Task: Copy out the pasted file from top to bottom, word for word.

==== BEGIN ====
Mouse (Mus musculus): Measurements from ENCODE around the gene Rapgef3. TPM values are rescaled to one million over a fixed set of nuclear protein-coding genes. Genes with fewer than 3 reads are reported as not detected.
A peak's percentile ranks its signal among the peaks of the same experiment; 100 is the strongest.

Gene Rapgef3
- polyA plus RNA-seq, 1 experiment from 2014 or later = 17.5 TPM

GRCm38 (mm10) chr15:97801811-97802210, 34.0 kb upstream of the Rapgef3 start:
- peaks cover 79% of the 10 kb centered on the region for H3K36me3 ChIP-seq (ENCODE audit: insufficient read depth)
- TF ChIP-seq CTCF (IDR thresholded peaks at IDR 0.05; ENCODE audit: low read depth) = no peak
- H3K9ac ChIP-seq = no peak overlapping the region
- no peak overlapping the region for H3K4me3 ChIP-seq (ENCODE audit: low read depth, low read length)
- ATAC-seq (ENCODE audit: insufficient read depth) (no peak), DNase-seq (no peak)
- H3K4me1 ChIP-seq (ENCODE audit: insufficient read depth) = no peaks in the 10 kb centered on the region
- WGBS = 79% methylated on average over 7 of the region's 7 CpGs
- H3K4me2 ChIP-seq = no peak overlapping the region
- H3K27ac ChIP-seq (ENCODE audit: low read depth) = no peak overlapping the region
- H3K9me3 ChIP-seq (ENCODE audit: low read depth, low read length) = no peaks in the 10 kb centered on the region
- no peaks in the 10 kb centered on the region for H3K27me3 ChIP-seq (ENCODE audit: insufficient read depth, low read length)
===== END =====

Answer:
Mouse (Mus musculus): Measurements from ENCODE around the gene Rapgef3. TPM values are rescaled to one million over a fixed set of nuclear protein-coding genes. Genes with fewer than 3 reads are reported as not detected.
A peak's percentile ranks its signal among the peaks of the same experiment; 100 is the strongest.

Gene Rapgef3
- polyA plus RNA-seq, 1 experiment from 2014 or later = 17.5 TPM

GRCm38 (mm10) chr15:97801811-97802210, 34.0 kb upstream of the Rapgef3 start:
- peaks cover 79% of the 10 kb centered on the region for H3K36me3 ChIP-seq (ENCODE audit: insufficient read depth)
- TF ChIP-seq CTCF (IDR thresholded peaks at IDR 0.05; ENCODE audit: low read depth) = no peak
- H3K9ac ChIP-seq = no peak overlapping the region
- no peak overlapping the region for H3K4me3 ChIP-seq (ENCODE audit: low read depth, low read length)
- ATAC-seq (ENCODE audit: insufficient read depth) (no peak), DNase-seq (no peak)
- H3K4me1 ChIP-seq (ENCODE audit: insufficient read depth) = no peaks in the 10 kb centered on the region
- WGBS = 79% methylated on average over 7 of the region's 7 CpGs
- H3K4me2 ChIP-seq = no peak overlapping the region
- H3K27ac ChIP-seq (ENCODE audit: low read depth) = no peak overlapping the region
- H3K9me3 ChIP-seq (ENCODE audit: low read depth, low read length) = no peaks in the 10 kb centered on the region
- no peaks in the 10 kb centered on the region for H3K27me3 ChIP-seq (ENCODE audit: insufficient read depth, low read length)